• Check whether the method specified is exposed as a part of the given service and if the service is defined in the deployment descriptor. If it can't locate the specified service, it throws an exception and eventually propagates it as a SOAP fault string back to the caller.
  • Create a new instance of the specified service implementation class and invoke the specified method by passing the parameters obtained as a part of the SOAP request, if the method specified is a part of the deployed service. If the method name could not be located, it throws an exception and propagates it back to the caller as a SOAP fault string.
  • Create and return a response XML document to the caller as an RPC response once the service is successfully invoked. After receiving this XML document, the RMICallObject then constructs the Response object out of it and passes it to the SOAP client object.

    This process is large in scope; the source code for SoapRMIServer is available on To check if the method exists for a given service, the service uses the Java reflection mechanism. It also uses this mechanism when it constructs a Response XML Document object out of the returned value of the service, in case the returned value is an object. While creating a response XML document to maintain the SOAP response specification, it uses the received SOAP request document to maintain the integrity of the namespace and encoding style used.

    The Deployment Descriptor
    SOAP utilizes an XML file called deployment descriptor to supply information to the SOAP runtime environment. The deployment descriptor contains the Universal Resource Name (URN) for the service, the name of the method, the Java implementation class if the SOAP service is deployed as a Java class, and more regarding serialization and deserialization (in a SOAP context and not in an RMI context). The amount of information that can and should be supplied depends on the SOAP runtime requirements. In the example we're following, which is a simplistic model, we need information regarding the RMI services that are deployed as SOAP-enabled services.

    Typically, our deployment descriptor(s) will contain the following information:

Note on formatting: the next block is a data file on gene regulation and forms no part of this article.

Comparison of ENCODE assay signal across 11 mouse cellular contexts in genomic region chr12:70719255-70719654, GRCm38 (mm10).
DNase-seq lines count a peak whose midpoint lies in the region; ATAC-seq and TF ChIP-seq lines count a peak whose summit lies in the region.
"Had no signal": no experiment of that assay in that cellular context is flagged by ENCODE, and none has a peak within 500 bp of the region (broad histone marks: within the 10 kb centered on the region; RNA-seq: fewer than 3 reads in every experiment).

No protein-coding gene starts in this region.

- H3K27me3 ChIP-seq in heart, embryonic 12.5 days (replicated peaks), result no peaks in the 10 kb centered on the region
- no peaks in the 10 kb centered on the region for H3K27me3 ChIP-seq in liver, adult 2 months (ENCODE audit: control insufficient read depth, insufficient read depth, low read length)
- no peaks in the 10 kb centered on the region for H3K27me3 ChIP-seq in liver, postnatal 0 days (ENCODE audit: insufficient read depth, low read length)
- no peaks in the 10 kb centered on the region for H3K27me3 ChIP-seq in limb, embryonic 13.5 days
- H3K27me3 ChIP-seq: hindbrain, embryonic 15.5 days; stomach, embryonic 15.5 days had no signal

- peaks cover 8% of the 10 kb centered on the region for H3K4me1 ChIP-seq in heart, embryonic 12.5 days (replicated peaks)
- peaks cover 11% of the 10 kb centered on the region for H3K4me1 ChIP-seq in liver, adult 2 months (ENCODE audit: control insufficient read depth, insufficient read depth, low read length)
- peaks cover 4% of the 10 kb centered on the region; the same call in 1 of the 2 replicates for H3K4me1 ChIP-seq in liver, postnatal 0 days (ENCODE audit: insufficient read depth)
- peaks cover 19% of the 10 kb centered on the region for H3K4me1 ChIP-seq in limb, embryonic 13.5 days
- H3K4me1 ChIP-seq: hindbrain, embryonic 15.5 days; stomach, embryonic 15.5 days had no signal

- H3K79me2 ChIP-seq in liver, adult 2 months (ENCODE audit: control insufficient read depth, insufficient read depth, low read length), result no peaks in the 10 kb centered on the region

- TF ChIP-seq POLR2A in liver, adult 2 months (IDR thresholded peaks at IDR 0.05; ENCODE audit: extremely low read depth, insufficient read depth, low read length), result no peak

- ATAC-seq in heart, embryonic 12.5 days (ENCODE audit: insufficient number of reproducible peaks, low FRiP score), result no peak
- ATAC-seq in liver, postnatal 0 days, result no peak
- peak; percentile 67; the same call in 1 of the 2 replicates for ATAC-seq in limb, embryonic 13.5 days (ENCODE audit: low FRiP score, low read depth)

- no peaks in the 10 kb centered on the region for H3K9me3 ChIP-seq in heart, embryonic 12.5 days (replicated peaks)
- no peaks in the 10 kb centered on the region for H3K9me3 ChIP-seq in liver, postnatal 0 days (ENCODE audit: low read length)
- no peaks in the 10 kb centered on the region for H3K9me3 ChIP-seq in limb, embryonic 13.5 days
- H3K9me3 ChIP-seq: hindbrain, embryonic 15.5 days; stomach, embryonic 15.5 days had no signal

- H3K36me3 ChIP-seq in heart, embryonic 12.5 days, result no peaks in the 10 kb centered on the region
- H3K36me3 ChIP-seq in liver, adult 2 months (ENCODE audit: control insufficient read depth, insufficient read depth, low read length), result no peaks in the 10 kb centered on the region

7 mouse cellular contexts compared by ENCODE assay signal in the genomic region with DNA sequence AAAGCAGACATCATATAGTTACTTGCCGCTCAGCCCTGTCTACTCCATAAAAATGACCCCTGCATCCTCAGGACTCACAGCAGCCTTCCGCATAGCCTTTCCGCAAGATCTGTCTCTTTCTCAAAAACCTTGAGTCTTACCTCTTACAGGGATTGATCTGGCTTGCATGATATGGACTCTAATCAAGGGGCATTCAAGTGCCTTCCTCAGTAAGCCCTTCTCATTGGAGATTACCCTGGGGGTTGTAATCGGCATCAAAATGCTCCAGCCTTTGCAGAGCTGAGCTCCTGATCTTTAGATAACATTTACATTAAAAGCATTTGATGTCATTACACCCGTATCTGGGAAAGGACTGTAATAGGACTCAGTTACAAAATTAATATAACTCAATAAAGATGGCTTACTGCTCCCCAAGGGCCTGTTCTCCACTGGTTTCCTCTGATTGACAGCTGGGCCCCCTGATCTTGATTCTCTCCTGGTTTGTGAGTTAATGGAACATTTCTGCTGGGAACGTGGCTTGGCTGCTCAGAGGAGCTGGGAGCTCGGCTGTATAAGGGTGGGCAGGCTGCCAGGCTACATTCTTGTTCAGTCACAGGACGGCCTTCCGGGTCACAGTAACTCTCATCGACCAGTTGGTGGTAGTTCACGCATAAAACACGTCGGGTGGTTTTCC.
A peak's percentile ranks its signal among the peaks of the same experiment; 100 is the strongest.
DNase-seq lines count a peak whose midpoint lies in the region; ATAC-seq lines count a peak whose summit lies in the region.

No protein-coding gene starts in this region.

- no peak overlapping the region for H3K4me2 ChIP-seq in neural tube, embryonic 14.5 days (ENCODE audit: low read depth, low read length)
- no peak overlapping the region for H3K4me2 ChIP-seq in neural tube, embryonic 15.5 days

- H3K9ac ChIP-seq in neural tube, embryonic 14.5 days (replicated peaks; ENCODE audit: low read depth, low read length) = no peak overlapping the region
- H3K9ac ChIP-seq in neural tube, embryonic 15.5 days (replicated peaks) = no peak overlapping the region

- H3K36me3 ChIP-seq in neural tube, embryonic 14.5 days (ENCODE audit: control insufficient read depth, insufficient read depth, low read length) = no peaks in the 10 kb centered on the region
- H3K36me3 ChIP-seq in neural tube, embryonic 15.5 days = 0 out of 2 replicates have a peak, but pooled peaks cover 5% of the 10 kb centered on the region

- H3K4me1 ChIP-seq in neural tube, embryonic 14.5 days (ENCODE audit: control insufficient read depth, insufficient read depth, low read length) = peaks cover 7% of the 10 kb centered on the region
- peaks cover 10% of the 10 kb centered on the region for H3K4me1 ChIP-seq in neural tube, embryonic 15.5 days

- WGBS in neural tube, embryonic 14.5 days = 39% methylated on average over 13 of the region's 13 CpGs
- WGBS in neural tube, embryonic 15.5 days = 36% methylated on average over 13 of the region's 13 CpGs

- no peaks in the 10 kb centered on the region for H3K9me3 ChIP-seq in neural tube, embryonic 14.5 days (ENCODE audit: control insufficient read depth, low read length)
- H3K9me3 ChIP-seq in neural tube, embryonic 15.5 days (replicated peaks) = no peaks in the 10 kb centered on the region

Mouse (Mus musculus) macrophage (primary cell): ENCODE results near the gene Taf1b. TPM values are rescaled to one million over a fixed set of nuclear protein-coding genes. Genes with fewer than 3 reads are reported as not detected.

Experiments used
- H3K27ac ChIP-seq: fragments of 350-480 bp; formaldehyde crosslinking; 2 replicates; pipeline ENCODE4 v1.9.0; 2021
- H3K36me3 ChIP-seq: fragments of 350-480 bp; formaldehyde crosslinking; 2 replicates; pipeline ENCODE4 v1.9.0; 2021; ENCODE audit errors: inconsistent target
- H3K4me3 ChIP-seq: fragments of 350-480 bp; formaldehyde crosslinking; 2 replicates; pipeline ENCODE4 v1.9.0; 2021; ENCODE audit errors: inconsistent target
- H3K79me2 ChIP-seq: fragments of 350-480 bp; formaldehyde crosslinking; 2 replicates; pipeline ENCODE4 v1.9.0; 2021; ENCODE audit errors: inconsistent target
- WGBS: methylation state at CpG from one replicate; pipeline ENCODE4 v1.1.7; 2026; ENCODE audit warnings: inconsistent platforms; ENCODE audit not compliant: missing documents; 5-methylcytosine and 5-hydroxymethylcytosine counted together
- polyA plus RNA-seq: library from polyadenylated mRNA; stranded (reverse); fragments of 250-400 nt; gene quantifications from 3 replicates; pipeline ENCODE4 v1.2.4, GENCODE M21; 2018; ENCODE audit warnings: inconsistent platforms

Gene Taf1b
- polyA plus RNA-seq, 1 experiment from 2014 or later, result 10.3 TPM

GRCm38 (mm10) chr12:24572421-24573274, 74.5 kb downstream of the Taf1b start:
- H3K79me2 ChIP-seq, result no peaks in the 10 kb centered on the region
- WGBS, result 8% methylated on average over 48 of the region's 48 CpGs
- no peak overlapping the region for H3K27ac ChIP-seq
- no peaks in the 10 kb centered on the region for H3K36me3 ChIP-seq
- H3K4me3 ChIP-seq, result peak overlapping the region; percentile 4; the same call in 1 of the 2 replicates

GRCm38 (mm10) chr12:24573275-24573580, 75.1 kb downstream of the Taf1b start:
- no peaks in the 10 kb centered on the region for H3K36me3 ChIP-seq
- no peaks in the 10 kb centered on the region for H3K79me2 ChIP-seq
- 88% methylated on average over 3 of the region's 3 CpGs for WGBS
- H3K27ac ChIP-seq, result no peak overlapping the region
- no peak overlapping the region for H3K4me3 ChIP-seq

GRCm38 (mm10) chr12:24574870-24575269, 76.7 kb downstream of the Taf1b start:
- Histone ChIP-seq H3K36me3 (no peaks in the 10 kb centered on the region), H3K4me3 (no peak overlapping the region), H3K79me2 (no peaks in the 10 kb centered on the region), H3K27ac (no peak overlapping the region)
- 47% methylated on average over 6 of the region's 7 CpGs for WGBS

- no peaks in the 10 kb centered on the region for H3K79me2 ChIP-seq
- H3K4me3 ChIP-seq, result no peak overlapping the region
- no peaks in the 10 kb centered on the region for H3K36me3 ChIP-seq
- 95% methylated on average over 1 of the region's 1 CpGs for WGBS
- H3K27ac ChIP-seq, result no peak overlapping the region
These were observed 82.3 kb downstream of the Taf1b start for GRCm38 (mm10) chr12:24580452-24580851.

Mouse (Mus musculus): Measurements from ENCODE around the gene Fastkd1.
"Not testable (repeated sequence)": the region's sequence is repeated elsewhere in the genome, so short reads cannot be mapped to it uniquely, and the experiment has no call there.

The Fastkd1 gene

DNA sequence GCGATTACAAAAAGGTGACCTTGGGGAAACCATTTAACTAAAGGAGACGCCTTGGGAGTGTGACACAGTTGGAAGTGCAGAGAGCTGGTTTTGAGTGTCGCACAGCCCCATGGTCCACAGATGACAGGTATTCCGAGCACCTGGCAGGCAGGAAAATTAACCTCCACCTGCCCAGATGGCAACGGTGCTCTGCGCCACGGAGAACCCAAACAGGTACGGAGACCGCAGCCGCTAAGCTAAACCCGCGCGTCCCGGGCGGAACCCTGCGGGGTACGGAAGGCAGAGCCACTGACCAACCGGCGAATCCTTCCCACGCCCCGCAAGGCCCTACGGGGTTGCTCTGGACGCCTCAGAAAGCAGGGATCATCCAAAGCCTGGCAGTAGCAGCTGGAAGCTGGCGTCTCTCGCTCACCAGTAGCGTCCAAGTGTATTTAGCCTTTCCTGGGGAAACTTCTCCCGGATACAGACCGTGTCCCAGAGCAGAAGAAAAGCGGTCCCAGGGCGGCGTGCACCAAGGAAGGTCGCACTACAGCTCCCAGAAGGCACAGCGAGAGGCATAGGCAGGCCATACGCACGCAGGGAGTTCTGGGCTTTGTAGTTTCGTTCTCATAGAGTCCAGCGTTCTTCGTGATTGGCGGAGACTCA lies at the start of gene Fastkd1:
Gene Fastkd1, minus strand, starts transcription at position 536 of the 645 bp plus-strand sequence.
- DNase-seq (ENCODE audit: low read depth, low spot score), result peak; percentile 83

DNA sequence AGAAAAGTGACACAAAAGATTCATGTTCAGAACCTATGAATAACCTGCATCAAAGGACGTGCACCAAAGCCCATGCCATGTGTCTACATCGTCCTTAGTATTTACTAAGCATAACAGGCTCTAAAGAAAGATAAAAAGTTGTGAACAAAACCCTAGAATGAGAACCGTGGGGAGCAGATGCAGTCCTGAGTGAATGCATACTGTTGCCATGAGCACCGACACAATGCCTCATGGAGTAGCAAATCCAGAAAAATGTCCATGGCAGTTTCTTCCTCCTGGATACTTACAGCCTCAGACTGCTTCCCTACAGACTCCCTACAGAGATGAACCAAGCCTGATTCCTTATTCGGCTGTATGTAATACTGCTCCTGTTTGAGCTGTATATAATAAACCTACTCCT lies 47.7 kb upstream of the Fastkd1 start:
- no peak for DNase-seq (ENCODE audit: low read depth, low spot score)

• The URN of the service as the name that binds it to the RMI registry
    • The name of the Java class deployed as the specified service
    • The method that's exposed as the interface to the service
    • Whether or not the method is implemented as static
    The other bits of information that normally become a part of the SOAP service, such as the scope of the service (application/session, etc.), are not relevant to the framework we're developing, because in this particular framework I've tried to avoid the complications of session management.

    The deployment descriptor is typically encoded within a top-level element <isd:service>, which is namespace-qualified to avoid conflict with any other user-defined entity. An example of a deployment descriptor is as follows:

    <isd:service xmlns:isd=
    "" id="urn:greetingserver">
    <isd:provider type="java" scope="Application" methods="sayHello">
    <isd:java class="Greeting" static="false"/>

    This descriptor particularly defines a service named "greetingserver" with an exposed method "sayHello", and the implementation Java class of the service is "Greeting" and the method is nonstatic.

    The basic idea is to provide an XML file in which we can describe the deployed services. To deploy all the services in a single file, I've put the individual descriptors under a root element called "<soapservices>" (soap.xml).

    The Apache SOAP implementation provides a utility class called DeploymentDescriptor to load and parse the deployment descriptor files. I've used the same to load and access my consolidated deployment descriptor file, along with a ConfigDescriptor class designed to parse the file and retrieve everything or a descriptor for a particular service against its service ID.

    The Service Manager
    So far on the server side we've created the SOAP wrapper RMI service, which is the gateway to all other SOAP-enabled RMI services, and have also devised a deployment descriptor to specify and describe all the services that are to be deployed and loaded as SOAP-enabled. As a precondition to these specific services working, we need to load all the services specified in the deployment descriptor file along with the wrapper RMI service and bind them to the RMI registry. Binding is straightforward. The only difficulty I faced was in using the DeploymentDescriptor class of the Apache SOAP API, as it doesn't accept the fact that more than one service can be specified within the same descriptor file.